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Fox Valley Repertory hosts theater class for special-needs students

Published: Thursday, Sept. 19, 2013 5:30 a.m. CDT • Updated: Thursday, Sept. 19, 2013 3:55 p.m. CDT
(Erik Anderson for Shaw Media)
Theater director Kathleen Shackelford (left) talks Saturday to Becky Burns, 14, (middle) and Elly O'Brien, 13, about their roles in the theater show during a get together for a theater camp for children with special needs at Pheasant Run Resort in St. Charles.

ST. CHARLES – It doesn’t take much to get Elly O’Brien on stage.

Her dad, Dan O’Brien, realized that after his other daughter had just completed a play, and Elly, 13, of Geneva, hopped on stage right after the show.

“She likes to sing in front of a mic, and that’s sometimes her only way to communicate,” Dan O’Brien said.

He said that’s the reason he signed Elly up for Fox Valley Repertory’s new theater class geared toward children with special needs.

The program launched this year with a summer session and is now heading into its fall session at Pheasant Run Resort in St. Charles. Students are practicing to put on a puppet show of “Three Billy Goats Gruff” at the end of October.

The idea for such a class came about through a group discussion among Fox Valley Repertory leaders, said education manager Tracy Whiteside. Early fall classes go through the end of October, and she said there’s still time to sign up. Later fall dates start in November and end in December.

“We have had special-needs children in our classes, and we felt the community was being really under-served,” she said. “There’s really nothing else like this in the area.”

The classes focus on youth students with developmental disabilities, such as autism, Down syndrome or any intellectual disability.

Show director Kathleen Shackelford spent time Saturday – the first day of the fall session – getting to know her new students by introducing various aspects of theater, especially those that trigger sensory and tactile responses, such as puppet designs, music and interpretive dancing.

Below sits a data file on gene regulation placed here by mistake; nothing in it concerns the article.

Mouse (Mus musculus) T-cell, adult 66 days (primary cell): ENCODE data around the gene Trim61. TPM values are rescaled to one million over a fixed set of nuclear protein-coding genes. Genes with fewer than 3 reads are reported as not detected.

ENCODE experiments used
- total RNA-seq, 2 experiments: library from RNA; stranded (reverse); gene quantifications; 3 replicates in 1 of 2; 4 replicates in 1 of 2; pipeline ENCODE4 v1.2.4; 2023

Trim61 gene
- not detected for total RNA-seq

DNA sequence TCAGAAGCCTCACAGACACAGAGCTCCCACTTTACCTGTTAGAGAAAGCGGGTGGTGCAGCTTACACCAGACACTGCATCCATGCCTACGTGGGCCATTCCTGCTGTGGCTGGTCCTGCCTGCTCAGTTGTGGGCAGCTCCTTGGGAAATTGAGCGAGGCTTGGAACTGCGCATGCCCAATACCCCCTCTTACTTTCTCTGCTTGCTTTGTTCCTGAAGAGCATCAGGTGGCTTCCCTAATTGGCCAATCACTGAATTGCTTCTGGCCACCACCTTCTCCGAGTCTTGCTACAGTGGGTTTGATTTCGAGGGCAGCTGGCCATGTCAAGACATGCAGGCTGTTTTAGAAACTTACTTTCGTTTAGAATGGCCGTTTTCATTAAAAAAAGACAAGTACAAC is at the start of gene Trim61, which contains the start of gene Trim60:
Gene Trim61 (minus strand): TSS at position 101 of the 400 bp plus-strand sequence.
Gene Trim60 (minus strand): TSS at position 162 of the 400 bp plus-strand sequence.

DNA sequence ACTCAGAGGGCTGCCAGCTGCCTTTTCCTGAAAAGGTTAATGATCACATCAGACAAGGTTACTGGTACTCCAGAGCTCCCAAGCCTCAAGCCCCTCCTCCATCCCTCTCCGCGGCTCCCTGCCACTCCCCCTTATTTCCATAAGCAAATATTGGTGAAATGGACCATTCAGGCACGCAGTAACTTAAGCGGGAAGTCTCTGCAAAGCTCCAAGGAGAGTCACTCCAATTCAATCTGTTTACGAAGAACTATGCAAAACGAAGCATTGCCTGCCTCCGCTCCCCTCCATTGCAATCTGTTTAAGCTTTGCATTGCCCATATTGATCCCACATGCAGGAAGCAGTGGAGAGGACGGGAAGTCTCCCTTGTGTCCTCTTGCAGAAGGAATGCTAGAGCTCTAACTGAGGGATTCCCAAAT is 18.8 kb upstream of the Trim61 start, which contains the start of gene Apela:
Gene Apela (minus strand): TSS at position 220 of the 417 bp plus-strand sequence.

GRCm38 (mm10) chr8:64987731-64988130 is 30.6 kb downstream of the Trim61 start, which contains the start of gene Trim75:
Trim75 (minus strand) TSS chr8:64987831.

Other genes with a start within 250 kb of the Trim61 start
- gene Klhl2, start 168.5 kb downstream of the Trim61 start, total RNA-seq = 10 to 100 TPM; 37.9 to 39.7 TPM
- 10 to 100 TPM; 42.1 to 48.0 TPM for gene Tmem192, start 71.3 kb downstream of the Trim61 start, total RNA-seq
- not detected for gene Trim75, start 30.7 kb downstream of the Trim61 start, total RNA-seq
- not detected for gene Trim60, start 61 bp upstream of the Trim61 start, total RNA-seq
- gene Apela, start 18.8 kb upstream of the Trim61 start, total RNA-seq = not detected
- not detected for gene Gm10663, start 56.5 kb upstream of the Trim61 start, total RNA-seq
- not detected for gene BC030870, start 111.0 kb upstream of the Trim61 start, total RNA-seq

Shackelford, who has worked with special-needs students at Community High School in West Chicago for nine years, said exposing special-needs students to the arts is one of the most important aspects of the class.

“There should be something for everyone,” she said. “Clearly, the girls have talent and love to express themselves.”

She said audiences probably will be surprised at how evolved the play will be by the time students put on the show. Currently, the play is written out on a template filled with ideas about making puppets, play scenery and creating tickets for the show.

Student Becky Burns, 14, of Warrenville, already has been in several plays, including playing a mouse in a “Cinderella” musical, as well as participating in a weeklong choir camp in Carbondale. Her dad, Richard Burns, said Becky also likes to write play scripts.

“I think doing this is a great chance to learn how to cooperate and follow directions,” Richard Burns said. “A lot of acting is following directions and just learning how to get along with people.”

Whiteside said theater is a “great, creative way” for students to learn how to communicate, socialize with other students and express themselves in a safe environment.

Dan O’Brien said Elly has some experience performing rhythmic gymnastics with the Special Olympics, and she also likes to perform and sing in front of mirrors at home. She responded particularly well in her first class to playing music and dancing.

“I signed her up for the class to help her more with social skills,” he said. “It’s good for her. It helps her engage and talk more.”

On the Web

For information about Fox Valley Repertory’s theater class for special needs students, visit

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